> Anyway, I was impressed by the simplicity and strength of eemu.
> So I implemented it with a couple of clients. Soon I discovered
> that the load on the eemu-server went crazy each five minutes
> when all clients called in and reported. (Yes, yes, I know, shouldn't be
> any, but keeping disk low isn't always the top priority. )
> Ok, being a perl guy I started writing code to get rid of the
> fork of sort and grep when the outfiles was written.
> I ended up rewriting the server from scratch. So, things started to
> work fine now, lesser load on the server. (Yes, that's still the
> wrong approach, fix the problems instead. I know. :-)
> But I couldn't resist. The eemu idea is great. The protocol
> was a little (in my humble view) rigid. So, I rewrote emsg1
> in perl instead, changing to a multiline protocol with 'key: value'.
> Still using the original commands though. But now I could
> extend them if I wanted.
> So, the only thing that remain from eemu is the idea and
> backwards compatibility with the old protocol.
> (It is still usable together with xeb 2.1)
> Now I am thinking of publishing the code under GPL. Maybe someone
> else would like to use the code. I've got so much from the net
> and now I wanted to return something also.
> So, therefore I would like to ask you if you have any objections
> to this?
> I know this may interfere with your company, I hope it doesn't, I'm
> sure there are many that want commercial support instead.
> And I thought of calling it 'nemu' (not emu) or something like that.
> Of course, I will refer to you and your company if you don't mind.
> ----------------------------------------------------------------------
> From: "eemuconcept" <eemuconcept@eemuconcept.com>
> To: "J=F6rgen H=E4gg
> " <jh@axis.com>
> Subject: Re: eemu
> Date: Mon, 11 Dec 2000 09:24:38 +1100
> J=F6rgen,
> Thank you for your e-mail and appreciation of the eemu concept that makes
> life so much easier.
> We had also been aware of the performance problems. The commercial product
> has addressed those issues as well as a few others.
> Regarding your derivation of the eEMU software - we do not approve of
> releasing it under any licence (this includes GPL); which we are entitled
> to
> do according to the licence the free eEMU software was released under.
> We are of the opinion that a site that needs a fast and reliable real-time
> monitoring like eEMU
> can afford to purchase a software licence and thus support further eEMU
> development.
> With Regards,
> Jarra
> ------------------------------------------------------------------
> To: "eemuconcept" <eemuconcept@eemuconcept.com>
> Subject: Re: eemu
> Date: Mon, 11 Dec 2000 13:34:57 +0100
> From: Joergen Haegg <jh@axis.com>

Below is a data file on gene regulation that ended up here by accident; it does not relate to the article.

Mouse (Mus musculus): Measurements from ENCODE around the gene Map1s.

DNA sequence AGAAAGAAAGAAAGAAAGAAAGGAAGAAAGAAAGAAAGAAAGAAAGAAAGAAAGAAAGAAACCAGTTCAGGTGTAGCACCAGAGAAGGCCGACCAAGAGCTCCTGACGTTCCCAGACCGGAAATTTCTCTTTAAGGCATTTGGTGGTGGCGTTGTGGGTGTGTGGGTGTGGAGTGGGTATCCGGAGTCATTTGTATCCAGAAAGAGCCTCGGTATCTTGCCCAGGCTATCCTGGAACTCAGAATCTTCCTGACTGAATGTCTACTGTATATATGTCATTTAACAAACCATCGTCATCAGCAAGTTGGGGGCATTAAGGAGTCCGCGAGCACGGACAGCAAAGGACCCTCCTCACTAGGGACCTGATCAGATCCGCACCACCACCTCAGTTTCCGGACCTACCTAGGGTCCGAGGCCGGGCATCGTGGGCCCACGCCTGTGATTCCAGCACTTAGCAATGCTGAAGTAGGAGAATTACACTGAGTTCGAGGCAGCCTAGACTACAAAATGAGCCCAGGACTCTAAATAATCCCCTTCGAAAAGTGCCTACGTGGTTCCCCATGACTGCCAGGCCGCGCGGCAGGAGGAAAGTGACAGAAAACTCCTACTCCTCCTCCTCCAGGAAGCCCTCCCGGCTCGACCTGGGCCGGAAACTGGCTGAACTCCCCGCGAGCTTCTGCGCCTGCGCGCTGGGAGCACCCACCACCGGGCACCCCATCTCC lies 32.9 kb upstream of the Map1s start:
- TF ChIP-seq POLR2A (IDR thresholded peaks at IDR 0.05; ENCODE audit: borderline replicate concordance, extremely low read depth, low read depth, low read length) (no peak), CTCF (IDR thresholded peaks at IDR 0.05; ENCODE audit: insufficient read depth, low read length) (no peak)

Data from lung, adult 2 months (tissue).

> > Regarding your derivation of the eEMU software - we do not approve of
> > releasing it under any licence (this includes GPL); which we are
> d to
> > do according to the licence the free eEMU software was released under.
> Maybe I didn't make myself clear, my version does not contain
> any of your code, it is only compatible on a protocol level.
> (And that's only to be compatible with older clients and browsers,
> my own client uses a new protocol.)
> So I don't consider it a derivation, it is a completely new code base.
> ------------------------------------------------------------------
> From: "eemuconcept" <eemuconcept@eemuconcept.com>
> To: "Joergen Haegg" <jh@axis.com>
> Subject: Re: eemu
> Date: Thu, 14 Dec 2000 16:25:01 +1100
> Joergen,
> We have not only given the community a very useful free software
> (by the way it is available through some Unix/Linux distributions),
> but also a very good tool for those who feel like making their code
> s)
> freely available. Sadly, there was scarce offer from Free eEMU users
> to participate in the eEMU agents "exchange"  (credit to those who shared
> their
> code).
> Be it moral or legal obligations, you have asked for our approval in
> relation
> to your release of the eEMU based code.
> We have explicitly disagreed.
> We would advise you to check with your lawyer for negative consequences of
> your intention. Whether your code is or is not a derivation of our Free
> MU
> software is not a matter of your opinion. Derivation concerns the logic of
> a program irrespective of the programming language it is implemented in.
> Also, are you in a position
> to make a decision regarding publishing your code or is it, perhaps,
> your employer/client who actually owns it ?
> Using or writing software code is not just a matter of taking or giving.
> The process involves business and legal issues.
> Regards,
> Anna
> ------------------------------------------------------------------